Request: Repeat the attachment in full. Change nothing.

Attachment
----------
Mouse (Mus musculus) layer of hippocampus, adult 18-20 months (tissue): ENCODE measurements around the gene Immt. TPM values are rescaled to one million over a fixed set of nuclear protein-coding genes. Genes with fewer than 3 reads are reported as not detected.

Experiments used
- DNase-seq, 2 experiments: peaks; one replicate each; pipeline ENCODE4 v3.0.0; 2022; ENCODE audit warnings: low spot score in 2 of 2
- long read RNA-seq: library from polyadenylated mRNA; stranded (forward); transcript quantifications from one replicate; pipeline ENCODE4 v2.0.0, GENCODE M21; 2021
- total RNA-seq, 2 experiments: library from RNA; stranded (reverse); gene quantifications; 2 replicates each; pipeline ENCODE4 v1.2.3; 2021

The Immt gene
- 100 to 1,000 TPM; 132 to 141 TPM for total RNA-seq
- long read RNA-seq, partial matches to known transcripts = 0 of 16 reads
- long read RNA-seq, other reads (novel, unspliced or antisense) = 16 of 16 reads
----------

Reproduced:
Mouse (Mus musculus) layer of hippocampus, adult 18-20 months (tissue): ENCODE measurements around the gene Immt. TPM values are rescaled to one million over a fixed set of nuclear protein-coding genes. Genes with fewer than 3 reads are reported as not detected.

Experiments used
- DNase-seq, 2 experiments: peaks; one replicate each; pipeline ENCODE4 v3.0.0; 2022; ENCODE audit warnings: low spot score in 2 of 2
- long read RNA-seq: library from polyadenylated mRNA; stranded (forward); transcript quantifications from one replicate; pipeline ENCODE4 v2.0.0, GENCODE M21; 2021
- total RNA-seq, 2 experiments: library from RNA; stranded (reverse); gene quantifications; 2 replicates each; pipeline ENCODE4 v1.2.3; 2021

The Immt gene
- 100 to 1,000 TPM; 132 to 141 TPM for total RNA-seq
- long read RNA-seq, partial matches to known transcripts = 0 of 16 reads
- long read RNA-seq, other reads (novel, unspliced or antisense) = 16 of 16 reads